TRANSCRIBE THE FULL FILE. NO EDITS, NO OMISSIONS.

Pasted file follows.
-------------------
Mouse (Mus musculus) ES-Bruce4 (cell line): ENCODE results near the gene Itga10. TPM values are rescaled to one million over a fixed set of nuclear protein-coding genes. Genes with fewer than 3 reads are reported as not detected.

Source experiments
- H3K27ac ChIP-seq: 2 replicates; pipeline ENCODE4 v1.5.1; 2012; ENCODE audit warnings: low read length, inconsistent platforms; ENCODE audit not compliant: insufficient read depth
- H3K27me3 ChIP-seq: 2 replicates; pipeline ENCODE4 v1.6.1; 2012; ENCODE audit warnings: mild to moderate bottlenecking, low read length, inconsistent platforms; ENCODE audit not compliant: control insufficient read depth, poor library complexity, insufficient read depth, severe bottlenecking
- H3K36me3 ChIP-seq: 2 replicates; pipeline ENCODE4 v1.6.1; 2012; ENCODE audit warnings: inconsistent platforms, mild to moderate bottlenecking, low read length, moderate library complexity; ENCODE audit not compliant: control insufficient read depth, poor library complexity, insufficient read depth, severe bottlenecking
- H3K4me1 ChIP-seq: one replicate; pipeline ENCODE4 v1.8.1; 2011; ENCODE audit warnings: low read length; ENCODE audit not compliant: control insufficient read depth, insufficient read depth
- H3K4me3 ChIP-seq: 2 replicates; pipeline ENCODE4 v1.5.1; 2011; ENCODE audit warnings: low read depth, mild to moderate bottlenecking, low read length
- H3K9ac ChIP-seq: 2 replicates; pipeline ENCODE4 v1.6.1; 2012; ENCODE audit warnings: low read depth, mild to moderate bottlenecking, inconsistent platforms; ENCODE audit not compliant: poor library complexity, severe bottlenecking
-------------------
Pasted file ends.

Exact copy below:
Mouse (Mus musculus) ES-Bruce4 (cell line): ENCODE results near the gene Itga10. TPM values are rescaled to one million over a fixed set of nuclear protein-coding genes. Genes with fewer than 3 reads are reported as not detected.

Source experiments
- H3K27ac ChIP-seq: 2 replicates; pipeline ENCODE4 v1.5.1; 2012; ENCODE audit warnings: low read length, inconsistent platforms; ENCODE audit not compliant: insufficient read depth
- H3K27me3 ChIP-seq: 2 replicates; pipeline ENCODE4 v1.6.1; 2012; ENCODE audit warnings: mild to moderate bottlenecking, low read length, inconsistent platforms; ENCODE audit not compliant: control insufficient read depth, poor library complexity, insufficient read depth, severe bottlenecking
- H3K36me3 ChIP-seq: 2 replicates; pipeline ENCODE4 v1.6.1; 2012; ENCODE audit warnings: inconsistent platforms, mild to moderate bottlenecking, low read length, moderate library complexity; ENCODE audit not compliant: control insufficient read depth, poor library complexity, insufficient read depth, severe bottlenecking
- H3K4me1 ChIP-seq: one replicate; pipeline ENCODE4 v1.8.1; 2011; ENCODE audit warnings: low read length; ENCODE audit not compliant: control insufficient read depth, insufficient read depth
- H3K4me3 ChIP-seq: 2 replicates; pipeline ENCODE4 v1.5.1; 2011; ENCODE audit warnings: low read depth, mild to moderate bottlenecking, low read length
- H3K9ac ChIP-seq: 2 replicates; pipeline ENCODE4 v1.6.1; 2012; ENCODE audit warnings: low read depth, mild to moderate bottlenecking, inconsistent platforms; ENCODE audit not compliant: poor library complexity, severe bottlenecking